What just happened? Every so often, AMD releases a new update to the AGESA firmware that improves performance, increases stability, adds additional CPU support, and so on for AMD motherboards. Typically, these updates go off without a hitch and work flawlessly. Unfortunately, the latest AGESA software update was anything but flawless.

Last week, AMD released AGESA ComboAM5PI, the newest software update for motherboard manufacturers that boasted typical stability upgrades. Most importantly, it also added support for the recently launched Ryzen non-X CPUs and the upcoming X3D processors, set to reach shelves in February.

Unfortunately for AMD, hardware leaker "chi11eddog" revealed that the new software was accidentally disabling one to two cores on specific Ryzen 5 7600X processors. 7600X CPUs with a single core-complex die (CCD) were unhindered by this bug, however dual-CCD processors weren't so lucky.

Users with a dual-CCD processor who updated their BIOS during the brief period when the downloads were available either experienced significant performance loss or, worse, a computer that simply would not boot.

Certain motherboards initialize the boot process strictly through one core, typically the first one, known as Core 0. The biggest issue is that Core 0 was the core that was disabled, which meant the PC wouldn't boot. There were no specific numbers regarding performance loss, but disabling an entire core (or two) is guaranteed to cause a noticeable drop.

As shown above, MSI and Asrock were quick to pull any BIOS updates that featured the new firmware from their respective support pages following the reports. When chi11eddog's tweet went live, Gigabyte hadn't yet removed downloads for BIOS updates with the affected software. However, the links were no longer available later that day.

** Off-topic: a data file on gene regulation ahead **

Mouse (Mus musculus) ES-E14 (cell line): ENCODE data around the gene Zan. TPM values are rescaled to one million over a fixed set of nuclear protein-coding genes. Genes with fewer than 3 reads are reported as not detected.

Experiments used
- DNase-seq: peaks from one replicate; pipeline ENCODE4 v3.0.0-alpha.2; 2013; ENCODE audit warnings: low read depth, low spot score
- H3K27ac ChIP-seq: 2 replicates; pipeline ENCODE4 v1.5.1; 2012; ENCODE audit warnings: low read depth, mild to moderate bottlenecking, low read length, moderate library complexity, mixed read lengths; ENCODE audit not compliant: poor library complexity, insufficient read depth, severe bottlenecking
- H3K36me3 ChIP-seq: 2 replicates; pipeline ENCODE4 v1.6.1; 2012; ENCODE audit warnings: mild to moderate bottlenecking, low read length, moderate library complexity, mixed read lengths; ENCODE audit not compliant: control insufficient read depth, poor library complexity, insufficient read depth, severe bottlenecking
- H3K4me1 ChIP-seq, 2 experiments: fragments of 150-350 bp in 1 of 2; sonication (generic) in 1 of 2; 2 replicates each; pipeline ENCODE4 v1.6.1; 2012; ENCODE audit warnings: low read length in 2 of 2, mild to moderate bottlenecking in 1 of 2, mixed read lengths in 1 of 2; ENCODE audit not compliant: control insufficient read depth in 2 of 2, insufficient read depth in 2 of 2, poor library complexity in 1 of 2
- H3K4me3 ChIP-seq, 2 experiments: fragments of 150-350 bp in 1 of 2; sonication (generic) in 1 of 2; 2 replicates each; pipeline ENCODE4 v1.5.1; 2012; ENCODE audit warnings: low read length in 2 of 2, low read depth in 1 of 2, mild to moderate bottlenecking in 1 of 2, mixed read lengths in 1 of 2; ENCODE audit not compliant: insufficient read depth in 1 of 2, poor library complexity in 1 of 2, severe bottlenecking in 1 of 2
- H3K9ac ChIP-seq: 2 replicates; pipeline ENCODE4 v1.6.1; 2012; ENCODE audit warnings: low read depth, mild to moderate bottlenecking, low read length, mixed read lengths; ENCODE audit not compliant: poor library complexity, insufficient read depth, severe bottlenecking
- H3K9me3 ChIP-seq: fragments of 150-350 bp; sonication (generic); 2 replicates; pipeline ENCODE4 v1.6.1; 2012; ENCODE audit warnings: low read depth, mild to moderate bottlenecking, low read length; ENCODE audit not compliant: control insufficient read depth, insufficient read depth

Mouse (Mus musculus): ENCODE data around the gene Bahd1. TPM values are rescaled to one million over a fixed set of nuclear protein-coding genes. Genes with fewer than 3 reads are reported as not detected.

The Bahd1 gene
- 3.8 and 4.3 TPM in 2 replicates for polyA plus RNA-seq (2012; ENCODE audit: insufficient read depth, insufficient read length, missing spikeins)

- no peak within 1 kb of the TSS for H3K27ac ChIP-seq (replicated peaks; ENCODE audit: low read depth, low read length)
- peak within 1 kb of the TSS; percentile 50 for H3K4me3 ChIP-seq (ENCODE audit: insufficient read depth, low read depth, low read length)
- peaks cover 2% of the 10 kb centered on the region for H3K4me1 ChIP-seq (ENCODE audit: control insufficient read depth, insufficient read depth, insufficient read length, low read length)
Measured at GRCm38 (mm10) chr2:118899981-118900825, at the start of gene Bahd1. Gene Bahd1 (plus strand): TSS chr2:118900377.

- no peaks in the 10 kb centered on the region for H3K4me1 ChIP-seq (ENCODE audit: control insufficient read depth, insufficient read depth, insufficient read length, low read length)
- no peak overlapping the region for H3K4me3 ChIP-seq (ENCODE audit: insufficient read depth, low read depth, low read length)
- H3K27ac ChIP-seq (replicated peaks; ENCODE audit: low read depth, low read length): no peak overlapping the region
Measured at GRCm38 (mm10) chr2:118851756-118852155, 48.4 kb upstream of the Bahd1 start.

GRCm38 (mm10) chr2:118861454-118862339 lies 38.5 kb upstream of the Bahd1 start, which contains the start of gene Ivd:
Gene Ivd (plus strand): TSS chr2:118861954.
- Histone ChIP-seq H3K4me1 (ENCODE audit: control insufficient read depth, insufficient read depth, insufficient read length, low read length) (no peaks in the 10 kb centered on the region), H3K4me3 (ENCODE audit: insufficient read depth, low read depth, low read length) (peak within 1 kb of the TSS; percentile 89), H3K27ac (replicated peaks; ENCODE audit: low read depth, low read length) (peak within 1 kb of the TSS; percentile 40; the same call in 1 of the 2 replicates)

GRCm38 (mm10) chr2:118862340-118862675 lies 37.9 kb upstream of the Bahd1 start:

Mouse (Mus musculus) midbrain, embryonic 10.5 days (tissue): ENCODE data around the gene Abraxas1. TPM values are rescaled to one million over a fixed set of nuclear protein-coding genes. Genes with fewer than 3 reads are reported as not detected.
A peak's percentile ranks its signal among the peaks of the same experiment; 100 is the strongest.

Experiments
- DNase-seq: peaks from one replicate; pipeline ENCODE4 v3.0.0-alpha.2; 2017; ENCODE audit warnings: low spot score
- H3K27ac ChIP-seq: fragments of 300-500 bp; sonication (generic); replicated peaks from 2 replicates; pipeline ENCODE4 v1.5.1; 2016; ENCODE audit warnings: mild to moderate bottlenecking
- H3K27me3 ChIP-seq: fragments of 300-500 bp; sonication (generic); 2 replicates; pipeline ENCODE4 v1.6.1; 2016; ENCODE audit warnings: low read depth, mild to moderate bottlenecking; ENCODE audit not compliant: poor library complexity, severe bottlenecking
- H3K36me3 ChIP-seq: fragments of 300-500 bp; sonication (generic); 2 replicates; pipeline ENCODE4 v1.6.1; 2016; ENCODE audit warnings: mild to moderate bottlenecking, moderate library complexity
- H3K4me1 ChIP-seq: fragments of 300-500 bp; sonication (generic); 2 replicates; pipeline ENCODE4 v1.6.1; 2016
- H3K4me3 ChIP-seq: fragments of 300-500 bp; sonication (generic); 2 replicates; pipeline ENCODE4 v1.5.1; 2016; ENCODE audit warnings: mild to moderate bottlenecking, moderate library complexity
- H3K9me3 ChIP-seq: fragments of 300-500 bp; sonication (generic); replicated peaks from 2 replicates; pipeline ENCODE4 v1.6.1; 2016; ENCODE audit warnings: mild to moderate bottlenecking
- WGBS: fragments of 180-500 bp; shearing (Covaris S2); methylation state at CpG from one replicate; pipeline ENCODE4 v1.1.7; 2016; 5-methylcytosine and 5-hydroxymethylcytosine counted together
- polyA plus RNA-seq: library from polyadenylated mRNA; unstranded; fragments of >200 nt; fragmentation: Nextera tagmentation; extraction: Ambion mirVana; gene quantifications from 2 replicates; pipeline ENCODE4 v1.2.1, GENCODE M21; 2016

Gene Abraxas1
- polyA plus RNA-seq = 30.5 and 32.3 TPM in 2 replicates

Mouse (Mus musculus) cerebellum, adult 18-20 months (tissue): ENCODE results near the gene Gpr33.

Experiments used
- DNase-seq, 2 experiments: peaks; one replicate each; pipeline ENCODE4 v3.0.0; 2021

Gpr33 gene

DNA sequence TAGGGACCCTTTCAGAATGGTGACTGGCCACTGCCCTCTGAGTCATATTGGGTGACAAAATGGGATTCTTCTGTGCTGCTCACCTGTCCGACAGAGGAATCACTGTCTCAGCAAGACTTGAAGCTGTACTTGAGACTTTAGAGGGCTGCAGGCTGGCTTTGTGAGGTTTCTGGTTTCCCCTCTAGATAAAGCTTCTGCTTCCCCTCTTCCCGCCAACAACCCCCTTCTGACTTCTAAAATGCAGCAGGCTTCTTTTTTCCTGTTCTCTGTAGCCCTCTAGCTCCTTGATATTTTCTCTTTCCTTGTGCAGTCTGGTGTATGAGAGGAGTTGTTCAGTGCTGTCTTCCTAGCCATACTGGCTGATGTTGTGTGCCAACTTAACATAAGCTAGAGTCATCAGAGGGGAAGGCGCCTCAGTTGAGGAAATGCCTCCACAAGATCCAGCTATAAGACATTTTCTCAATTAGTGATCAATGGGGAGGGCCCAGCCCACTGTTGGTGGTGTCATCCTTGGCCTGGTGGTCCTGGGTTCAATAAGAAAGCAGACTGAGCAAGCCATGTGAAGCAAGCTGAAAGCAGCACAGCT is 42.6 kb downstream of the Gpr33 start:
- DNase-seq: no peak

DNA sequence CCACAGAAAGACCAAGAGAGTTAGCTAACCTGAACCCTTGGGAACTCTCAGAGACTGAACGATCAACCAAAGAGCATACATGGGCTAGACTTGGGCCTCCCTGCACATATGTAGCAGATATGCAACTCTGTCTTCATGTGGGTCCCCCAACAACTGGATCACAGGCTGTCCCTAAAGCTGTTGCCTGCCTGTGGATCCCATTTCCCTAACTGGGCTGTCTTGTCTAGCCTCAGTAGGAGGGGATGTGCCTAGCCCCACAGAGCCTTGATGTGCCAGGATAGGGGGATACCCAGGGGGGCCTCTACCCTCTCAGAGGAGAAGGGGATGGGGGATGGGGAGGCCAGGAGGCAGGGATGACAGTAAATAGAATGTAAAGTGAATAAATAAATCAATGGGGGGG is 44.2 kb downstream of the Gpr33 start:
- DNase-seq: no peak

Thankfully, AMD was quick to send out a patched version of the AGESA ComboAM5PI firmware that does not inadvertently disable any cores. So far, no bad reports have come out regarding the new software, so hopefully the second time's the charm. At the time of this writing, MSI has already released BIOS updates with the fixed firmware. However, Asrock and Gigabyte have currently not done so.

Overall, this was a weird miscue from AMD, and it's rather odd how this bug made it through testing and beta BIOS updates featuring the firmware. The issue wasn't discovered until official BIOS releases went live but thankfully, manufacturers were prompt to ensure users wouldn't potentially download it and suffer any consequences. Kudos to AMD for the quick patch work as well.